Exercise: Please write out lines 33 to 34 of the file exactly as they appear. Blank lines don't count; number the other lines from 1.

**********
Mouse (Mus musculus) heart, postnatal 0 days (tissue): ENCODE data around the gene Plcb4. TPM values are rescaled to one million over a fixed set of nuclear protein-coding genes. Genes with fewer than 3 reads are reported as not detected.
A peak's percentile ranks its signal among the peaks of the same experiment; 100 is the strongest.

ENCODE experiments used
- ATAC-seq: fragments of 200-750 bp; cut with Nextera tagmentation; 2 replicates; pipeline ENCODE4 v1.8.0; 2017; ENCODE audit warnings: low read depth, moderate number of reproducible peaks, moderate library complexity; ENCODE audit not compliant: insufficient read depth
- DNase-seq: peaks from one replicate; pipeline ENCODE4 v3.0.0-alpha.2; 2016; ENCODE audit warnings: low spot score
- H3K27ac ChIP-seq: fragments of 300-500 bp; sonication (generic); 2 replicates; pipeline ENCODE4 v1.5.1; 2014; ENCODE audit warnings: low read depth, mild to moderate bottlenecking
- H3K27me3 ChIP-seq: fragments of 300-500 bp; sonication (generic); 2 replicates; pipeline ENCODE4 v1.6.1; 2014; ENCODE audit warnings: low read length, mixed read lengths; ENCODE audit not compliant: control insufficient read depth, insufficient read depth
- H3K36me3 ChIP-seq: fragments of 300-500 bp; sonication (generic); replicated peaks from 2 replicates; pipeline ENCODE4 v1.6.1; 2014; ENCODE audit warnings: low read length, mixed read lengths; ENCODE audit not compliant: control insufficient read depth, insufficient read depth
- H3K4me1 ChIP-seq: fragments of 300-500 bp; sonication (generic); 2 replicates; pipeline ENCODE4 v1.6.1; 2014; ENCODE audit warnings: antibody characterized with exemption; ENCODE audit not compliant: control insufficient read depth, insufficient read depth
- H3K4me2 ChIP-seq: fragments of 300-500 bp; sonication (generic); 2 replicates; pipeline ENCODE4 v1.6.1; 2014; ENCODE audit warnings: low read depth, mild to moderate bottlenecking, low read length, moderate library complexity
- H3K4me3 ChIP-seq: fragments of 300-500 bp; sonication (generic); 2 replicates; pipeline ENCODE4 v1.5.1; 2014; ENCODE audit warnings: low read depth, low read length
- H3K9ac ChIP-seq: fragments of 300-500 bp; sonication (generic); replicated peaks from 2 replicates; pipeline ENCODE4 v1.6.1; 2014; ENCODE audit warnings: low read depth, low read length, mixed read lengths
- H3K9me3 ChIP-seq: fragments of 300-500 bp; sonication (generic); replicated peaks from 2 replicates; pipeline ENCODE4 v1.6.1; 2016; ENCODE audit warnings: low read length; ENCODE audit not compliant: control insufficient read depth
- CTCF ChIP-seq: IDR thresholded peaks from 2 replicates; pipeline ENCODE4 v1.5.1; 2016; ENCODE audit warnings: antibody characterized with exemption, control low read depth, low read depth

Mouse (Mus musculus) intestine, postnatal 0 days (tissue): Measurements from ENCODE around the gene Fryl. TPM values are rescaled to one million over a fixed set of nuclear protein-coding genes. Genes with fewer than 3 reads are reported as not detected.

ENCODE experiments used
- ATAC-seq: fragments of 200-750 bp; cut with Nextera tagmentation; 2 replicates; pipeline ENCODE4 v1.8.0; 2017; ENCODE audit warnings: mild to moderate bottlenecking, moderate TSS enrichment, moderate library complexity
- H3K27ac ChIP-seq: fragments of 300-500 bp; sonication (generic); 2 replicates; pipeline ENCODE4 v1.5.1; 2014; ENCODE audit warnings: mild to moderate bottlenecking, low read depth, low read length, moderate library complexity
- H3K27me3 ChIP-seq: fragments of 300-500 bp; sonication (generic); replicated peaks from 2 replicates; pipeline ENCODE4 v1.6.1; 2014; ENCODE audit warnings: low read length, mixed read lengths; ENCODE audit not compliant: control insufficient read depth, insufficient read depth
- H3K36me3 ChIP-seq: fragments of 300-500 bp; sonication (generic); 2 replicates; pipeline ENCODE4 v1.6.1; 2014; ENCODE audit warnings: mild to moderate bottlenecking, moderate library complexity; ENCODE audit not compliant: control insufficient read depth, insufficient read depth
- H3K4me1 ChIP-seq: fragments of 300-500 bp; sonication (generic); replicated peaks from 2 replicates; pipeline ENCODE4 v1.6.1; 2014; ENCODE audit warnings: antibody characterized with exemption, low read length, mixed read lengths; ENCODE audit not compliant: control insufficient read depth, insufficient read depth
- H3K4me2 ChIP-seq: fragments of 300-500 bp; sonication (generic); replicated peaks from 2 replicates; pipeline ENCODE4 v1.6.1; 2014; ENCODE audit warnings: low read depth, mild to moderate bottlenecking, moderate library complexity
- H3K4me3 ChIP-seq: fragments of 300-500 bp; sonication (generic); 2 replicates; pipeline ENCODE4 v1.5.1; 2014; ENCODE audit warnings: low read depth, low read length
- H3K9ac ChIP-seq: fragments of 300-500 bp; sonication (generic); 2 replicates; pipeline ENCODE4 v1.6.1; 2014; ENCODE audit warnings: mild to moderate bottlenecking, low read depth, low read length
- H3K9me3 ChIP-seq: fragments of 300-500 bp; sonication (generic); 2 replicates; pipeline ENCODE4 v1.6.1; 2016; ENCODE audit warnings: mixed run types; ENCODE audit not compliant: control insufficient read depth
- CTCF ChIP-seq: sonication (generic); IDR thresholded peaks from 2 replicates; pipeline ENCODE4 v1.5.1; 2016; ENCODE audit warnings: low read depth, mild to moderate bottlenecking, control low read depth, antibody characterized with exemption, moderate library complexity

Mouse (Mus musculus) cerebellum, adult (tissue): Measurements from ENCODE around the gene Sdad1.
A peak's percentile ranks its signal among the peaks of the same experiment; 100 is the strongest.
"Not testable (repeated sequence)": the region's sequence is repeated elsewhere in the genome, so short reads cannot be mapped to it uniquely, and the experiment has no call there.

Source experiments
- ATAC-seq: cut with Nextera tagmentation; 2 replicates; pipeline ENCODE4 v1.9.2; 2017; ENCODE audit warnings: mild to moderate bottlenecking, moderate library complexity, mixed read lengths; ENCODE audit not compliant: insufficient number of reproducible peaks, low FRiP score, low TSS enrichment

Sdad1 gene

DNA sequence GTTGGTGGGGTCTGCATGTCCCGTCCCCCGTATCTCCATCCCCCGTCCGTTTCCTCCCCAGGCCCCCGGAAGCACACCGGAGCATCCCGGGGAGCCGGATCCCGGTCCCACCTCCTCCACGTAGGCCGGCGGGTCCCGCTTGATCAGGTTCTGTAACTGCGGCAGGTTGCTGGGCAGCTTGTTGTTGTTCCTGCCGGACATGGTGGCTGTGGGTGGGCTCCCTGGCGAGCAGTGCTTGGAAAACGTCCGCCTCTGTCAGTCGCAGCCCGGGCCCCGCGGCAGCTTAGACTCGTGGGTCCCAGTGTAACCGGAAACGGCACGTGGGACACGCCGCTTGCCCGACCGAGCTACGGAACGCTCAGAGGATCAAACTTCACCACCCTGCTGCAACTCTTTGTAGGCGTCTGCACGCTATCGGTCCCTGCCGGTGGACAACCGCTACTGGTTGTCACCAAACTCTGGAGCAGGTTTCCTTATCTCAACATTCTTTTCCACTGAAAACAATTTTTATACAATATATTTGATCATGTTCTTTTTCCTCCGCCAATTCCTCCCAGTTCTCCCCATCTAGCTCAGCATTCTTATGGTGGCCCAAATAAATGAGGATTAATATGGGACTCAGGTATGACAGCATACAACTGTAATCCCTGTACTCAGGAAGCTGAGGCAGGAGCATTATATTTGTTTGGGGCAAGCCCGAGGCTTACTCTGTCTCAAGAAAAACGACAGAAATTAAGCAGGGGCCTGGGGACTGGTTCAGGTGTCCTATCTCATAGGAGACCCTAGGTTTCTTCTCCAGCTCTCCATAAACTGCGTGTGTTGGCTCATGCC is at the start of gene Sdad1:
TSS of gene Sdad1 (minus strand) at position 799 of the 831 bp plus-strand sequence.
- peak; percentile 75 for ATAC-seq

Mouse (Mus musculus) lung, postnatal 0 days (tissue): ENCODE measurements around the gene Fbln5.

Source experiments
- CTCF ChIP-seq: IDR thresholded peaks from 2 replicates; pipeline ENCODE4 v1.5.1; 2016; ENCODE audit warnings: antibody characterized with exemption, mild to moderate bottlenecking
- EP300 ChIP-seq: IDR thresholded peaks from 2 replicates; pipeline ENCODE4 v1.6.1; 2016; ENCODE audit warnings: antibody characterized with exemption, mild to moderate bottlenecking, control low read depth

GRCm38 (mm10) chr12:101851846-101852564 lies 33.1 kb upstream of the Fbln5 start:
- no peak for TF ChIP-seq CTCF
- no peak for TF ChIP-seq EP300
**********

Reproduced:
DNA sequence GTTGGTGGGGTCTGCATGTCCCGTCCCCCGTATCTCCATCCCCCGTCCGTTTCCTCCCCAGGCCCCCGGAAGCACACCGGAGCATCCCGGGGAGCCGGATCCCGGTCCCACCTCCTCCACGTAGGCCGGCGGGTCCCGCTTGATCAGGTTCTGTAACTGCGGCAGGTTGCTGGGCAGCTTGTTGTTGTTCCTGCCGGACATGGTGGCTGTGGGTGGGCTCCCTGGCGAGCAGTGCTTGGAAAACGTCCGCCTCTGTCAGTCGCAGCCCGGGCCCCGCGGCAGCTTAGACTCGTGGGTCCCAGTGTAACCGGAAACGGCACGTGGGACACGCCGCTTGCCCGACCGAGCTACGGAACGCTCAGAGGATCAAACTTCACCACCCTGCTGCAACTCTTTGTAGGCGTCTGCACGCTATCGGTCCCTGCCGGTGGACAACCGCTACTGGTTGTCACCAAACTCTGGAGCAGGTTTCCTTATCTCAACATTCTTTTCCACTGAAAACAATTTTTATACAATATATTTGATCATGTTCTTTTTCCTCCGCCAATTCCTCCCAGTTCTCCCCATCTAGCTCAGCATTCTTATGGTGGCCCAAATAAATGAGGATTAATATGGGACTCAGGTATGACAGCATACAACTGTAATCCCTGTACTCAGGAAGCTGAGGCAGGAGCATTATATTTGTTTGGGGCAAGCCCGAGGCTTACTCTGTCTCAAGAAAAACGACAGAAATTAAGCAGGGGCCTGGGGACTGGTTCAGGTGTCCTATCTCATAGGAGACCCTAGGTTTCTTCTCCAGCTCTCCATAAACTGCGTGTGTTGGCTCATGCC is at the start of gene Sdad1:
TSS of gene Sdad1 (minus strand) at position 799 of the 831 bp plus-strand sequence.